A recent NAXOS CLASSICS release features the neglected music of César Guerra-Peixe (1914 –1993), an immensely gifted Brazilian composer and conductor, son of Portuguese immigrants of Romani origins, who integrated elements of Brazilian nationalism in his compositions, specifically the music of the Brazilian northeast, as well as effectively utilizing his impressively varied compositional skills with the use of a mix of tonality and dissonance, rhythmic drive and lyricism
Jongo and Cateretê are both Brazilian folkloric dances with African roots. They make up two of the four movements of César Guerra-Peixe ‘s Symphonic Suite No. 1, “Paulista.”
A third movement, Recomenda de almas takes its Portuguese language title from a Catholic ritual also prevalent in other Christian denominations which the faithful carry out during the weeks leading up to Holy Week as a way of purifying the souls of believers in preparation for Easter. Tambú is the Brazilian term for a kind of folk drum, a type of folk music, and a dance originated in the Dutch Antilles.
Roda de amigos (Circle of Friends), a whimsically titled piece portrays in humorously tinged music a group of friends: a curmudgeonly individual (“rabugento”) depicted here by a bassoon, a timid person (“teimoso”) given to a descriptive solo clarinet, a melancholy sort (“melancólico”) played by the oboe, and a playful (“travesso”) friend, embodied by the flute.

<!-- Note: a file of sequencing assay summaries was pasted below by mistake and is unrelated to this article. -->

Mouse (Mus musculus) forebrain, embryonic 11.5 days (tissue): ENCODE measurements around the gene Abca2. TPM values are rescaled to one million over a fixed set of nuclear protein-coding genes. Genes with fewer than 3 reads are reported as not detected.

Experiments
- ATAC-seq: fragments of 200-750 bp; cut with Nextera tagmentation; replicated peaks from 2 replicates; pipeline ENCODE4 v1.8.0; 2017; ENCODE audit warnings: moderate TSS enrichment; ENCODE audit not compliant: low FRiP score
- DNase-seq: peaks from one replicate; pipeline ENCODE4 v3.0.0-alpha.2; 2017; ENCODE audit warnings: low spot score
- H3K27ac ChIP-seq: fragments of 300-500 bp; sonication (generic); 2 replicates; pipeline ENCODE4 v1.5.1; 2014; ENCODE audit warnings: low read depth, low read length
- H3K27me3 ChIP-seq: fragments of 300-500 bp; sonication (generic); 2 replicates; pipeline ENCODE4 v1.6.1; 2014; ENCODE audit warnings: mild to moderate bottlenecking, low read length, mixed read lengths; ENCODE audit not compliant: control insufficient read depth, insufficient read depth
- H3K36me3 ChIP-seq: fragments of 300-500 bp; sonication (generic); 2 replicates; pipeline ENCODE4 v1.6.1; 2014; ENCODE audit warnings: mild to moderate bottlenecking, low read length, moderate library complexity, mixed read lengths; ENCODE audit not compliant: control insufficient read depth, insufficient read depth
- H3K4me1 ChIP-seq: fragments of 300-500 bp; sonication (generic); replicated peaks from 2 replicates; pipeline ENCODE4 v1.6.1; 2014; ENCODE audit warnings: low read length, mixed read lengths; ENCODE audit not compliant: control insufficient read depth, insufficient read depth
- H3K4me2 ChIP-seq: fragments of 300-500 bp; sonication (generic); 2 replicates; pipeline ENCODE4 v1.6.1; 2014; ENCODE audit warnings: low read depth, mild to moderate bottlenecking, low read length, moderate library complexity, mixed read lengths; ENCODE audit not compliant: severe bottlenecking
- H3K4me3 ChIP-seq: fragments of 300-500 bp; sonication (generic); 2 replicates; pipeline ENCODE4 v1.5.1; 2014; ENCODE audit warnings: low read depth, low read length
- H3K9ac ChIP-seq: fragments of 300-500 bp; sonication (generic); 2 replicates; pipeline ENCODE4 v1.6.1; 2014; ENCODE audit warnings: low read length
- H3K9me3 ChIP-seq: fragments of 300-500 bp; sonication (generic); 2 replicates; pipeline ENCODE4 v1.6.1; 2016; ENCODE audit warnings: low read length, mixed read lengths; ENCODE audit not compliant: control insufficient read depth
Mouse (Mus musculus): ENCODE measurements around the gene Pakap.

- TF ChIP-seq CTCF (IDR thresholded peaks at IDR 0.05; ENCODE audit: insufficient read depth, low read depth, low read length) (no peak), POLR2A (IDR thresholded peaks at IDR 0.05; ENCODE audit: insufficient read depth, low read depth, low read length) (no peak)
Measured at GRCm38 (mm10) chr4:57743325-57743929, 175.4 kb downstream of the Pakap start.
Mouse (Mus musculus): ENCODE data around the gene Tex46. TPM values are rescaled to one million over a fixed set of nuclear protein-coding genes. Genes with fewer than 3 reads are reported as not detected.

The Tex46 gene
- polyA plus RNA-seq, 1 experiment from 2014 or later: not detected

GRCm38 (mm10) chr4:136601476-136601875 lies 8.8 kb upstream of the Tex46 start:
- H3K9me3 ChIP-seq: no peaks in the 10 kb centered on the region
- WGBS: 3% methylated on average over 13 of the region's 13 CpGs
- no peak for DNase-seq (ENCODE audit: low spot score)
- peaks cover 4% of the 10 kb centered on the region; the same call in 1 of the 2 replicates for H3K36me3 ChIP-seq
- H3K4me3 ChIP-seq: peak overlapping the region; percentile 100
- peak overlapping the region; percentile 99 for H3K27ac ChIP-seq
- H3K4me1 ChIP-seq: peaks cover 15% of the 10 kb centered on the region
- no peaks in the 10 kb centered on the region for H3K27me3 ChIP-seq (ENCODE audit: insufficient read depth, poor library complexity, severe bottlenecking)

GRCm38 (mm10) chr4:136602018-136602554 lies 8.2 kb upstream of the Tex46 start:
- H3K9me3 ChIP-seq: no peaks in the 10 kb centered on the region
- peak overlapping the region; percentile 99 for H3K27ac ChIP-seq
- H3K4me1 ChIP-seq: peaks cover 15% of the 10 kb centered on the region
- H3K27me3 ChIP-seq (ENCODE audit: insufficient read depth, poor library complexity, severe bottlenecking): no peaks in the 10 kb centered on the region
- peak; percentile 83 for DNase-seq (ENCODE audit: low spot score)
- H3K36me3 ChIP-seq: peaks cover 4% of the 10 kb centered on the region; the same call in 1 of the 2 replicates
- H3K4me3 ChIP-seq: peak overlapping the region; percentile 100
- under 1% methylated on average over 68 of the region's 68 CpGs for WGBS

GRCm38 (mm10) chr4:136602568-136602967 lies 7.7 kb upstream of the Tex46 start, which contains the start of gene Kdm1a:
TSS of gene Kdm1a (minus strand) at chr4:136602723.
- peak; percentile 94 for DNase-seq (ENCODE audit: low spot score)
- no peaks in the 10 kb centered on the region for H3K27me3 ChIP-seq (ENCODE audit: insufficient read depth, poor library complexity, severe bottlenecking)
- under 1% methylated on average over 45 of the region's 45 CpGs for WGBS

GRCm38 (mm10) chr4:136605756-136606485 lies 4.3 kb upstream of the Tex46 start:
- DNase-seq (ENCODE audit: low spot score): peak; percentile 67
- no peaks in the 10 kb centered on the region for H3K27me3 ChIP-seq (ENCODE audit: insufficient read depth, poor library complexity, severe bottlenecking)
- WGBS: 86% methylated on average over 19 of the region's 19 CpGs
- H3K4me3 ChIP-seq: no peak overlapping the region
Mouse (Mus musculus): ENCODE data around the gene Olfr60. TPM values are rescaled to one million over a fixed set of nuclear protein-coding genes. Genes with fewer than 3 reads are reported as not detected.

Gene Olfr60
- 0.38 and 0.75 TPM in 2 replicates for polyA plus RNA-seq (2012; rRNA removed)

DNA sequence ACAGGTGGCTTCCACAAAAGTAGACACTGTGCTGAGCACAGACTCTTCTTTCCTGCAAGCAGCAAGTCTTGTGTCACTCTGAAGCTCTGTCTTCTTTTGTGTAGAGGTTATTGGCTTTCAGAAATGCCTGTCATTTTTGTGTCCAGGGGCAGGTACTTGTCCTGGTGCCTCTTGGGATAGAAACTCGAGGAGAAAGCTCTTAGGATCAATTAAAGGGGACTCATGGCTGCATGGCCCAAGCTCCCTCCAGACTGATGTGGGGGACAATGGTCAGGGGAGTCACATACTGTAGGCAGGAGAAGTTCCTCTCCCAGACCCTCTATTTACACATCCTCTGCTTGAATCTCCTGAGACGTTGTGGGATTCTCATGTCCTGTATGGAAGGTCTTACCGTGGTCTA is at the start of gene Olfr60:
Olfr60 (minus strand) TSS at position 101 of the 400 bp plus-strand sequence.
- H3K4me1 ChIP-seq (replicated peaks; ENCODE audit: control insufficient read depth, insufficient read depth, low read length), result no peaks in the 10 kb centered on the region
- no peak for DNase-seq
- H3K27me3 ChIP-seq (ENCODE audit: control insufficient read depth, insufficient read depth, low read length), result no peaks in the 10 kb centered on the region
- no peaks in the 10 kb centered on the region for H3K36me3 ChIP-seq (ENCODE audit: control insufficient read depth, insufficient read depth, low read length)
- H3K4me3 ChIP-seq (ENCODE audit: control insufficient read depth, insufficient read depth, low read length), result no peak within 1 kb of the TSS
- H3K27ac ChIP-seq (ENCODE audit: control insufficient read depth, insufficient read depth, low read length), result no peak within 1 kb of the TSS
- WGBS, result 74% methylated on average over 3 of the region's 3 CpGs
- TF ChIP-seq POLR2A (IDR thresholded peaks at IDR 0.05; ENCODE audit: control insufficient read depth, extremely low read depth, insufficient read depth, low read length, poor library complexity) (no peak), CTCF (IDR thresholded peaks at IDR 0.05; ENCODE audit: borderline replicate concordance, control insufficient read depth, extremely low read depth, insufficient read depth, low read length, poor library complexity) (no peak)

The Symphonic Suite No. 2, “Pernambucana” incorporates into its four movements a Brazilian Maracatu, a Frevo, a Dança de cabocolinhos, and an Aboiado.
Maracatu is an ancient musical carnival tradition from Pernambuco state with roots in the estates, where African slaves preserved their African heritage in carnival dance and song. Frevo dances originated in the 19th century in parades in North Easter Brazil in which the potentially violent deeds of delinquents were sublimated into displays of acrobatic prowess. Cabocolinhos is a Carnival dance in which the participants adorn themselves as native Brazilians and portray hunting and combat rituals. Aboiado is the Brazilian word for a cowboy or farmhand who makes a living in the open prairies of Pernambuco.
The Goiás Philharmonic Orchestra conducted by Neil Thomson plays this music as only they could: with precise rhythmic drive and exquisite lyricism
“The Music of Brazil” series is part of a project developed by the Brazilian Ministry of Foreign Affairs in cooperation with the Brazilian Academy of Music to promote music by Brazilian composers. Works from the 19th and 20th centuries will be recorded by major Brazilian orchestras, in addition to the preparation of new editions or even first printings of the works to be recorded. We look forward to more.
Rafael de Acha © 2022